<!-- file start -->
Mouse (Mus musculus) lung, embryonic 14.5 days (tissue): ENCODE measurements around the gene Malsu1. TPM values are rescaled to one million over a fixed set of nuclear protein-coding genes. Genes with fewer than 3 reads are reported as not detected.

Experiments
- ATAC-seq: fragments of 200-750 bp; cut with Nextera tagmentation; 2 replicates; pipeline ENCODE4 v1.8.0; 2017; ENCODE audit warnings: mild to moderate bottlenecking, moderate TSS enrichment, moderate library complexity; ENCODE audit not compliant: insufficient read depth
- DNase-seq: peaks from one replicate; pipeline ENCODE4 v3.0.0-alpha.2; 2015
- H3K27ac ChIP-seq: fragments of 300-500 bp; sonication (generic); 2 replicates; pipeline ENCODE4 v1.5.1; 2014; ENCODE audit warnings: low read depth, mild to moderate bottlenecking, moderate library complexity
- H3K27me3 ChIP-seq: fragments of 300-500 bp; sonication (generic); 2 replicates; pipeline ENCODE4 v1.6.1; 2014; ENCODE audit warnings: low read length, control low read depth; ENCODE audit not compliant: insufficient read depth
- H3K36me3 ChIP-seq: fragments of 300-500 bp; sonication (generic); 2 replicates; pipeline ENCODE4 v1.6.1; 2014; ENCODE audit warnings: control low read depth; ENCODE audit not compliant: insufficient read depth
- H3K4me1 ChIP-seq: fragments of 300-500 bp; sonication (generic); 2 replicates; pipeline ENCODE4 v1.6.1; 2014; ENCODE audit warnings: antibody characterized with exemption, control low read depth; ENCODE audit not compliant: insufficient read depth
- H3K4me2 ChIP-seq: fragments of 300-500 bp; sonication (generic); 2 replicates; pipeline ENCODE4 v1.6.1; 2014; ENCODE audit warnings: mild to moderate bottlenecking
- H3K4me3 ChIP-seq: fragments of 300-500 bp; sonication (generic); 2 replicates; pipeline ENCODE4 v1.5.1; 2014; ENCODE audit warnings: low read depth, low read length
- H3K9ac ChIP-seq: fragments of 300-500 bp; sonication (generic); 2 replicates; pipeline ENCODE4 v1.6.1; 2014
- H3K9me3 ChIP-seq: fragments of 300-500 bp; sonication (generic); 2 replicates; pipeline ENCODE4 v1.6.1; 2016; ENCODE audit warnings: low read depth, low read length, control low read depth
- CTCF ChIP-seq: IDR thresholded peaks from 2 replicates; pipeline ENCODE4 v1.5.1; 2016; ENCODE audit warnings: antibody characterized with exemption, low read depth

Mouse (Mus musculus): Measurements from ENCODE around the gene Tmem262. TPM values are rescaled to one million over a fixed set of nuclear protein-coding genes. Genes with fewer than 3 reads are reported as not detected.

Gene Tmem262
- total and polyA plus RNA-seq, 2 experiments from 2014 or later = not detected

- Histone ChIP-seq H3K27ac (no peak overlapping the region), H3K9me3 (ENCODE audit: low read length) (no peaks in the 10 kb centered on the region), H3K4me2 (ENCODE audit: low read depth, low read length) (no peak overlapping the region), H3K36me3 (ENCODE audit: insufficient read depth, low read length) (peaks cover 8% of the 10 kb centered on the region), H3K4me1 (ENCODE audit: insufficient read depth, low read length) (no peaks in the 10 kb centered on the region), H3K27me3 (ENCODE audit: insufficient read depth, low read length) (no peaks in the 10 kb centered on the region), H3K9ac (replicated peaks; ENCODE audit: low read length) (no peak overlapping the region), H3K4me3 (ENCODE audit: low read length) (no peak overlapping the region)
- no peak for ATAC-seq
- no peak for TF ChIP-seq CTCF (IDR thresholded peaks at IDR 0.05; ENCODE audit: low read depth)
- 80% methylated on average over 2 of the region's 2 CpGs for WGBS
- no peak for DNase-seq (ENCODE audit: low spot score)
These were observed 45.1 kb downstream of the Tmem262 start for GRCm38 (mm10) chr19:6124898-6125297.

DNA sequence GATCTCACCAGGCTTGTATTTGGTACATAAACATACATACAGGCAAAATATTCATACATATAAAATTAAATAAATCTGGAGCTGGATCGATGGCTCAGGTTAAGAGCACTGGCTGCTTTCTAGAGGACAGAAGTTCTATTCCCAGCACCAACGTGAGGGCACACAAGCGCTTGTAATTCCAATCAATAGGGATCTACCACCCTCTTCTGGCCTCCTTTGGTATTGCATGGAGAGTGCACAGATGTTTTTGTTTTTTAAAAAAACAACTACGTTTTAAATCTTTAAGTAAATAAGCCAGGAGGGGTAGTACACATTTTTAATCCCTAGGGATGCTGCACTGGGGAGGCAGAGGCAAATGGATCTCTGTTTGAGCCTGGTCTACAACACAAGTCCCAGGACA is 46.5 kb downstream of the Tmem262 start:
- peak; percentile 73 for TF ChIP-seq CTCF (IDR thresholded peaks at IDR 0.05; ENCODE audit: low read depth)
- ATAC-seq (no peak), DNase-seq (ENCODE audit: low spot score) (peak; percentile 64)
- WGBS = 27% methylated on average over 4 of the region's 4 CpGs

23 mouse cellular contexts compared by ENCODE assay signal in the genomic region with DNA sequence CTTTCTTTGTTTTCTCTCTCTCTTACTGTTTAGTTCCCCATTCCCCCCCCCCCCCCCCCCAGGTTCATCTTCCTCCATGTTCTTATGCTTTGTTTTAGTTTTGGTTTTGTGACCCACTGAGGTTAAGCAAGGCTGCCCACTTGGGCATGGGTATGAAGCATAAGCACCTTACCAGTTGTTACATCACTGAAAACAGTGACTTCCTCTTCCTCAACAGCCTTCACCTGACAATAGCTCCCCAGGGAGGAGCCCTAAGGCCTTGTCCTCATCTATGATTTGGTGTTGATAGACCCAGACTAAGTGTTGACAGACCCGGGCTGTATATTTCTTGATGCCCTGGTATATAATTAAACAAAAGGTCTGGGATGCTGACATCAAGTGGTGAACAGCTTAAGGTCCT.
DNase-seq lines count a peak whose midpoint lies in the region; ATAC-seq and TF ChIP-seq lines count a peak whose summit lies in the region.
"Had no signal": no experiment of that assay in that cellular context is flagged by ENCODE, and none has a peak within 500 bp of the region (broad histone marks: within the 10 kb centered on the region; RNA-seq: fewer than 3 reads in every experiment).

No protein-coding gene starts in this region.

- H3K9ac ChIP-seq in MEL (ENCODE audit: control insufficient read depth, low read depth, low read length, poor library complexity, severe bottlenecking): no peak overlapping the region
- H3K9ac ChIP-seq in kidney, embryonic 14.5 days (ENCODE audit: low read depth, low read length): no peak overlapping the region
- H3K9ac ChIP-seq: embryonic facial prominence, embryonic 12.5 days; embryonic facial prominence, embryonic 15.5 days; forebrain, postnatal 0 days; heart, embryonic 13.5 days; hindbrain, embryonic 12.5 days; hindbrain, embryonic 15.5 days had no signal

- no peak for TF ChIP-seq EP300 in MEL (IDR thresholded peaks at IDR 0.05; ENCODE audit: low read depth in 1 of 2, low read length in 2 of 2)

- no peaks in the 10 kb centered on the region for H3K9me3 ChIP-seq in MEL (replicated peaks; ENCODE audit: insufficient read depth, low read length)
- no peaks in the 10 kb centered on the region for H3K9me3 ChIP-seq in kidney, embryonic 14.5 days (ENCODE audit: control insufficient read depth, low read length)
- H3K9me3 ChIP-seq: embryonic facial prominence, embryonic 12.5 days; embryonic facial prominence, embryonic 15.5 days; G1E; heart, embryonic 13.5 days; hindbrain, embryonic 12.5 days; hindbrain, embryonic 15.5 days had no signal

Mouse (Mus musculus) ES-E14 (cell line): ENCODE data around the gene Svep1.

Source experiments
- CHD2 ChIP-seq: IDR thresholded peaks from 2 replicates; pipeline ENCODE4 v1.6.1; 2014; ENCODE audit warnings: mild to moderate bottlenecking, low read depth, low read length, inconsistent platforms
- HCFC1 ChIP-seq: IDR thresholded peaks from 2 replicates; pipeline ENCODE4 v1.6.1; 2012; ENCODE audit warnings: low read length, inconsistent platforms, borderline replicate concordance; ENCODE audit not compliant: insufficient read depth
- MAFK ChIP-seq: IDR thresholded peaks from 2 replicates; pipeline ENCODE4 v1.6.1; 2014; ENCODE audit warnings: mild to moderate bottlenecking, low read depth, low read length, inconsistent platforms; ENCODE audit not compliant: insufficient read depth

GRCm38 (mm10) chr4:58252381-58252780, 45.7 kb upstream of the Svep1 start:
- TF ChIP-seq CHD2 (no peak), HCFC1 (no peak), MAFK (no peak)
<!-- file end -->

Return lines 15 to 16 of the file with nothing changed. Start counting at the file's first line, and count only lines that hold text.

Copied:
Gene Tmem262
- total and polyA plus RNA-seq, 2 experiments from 2014 or later = not detected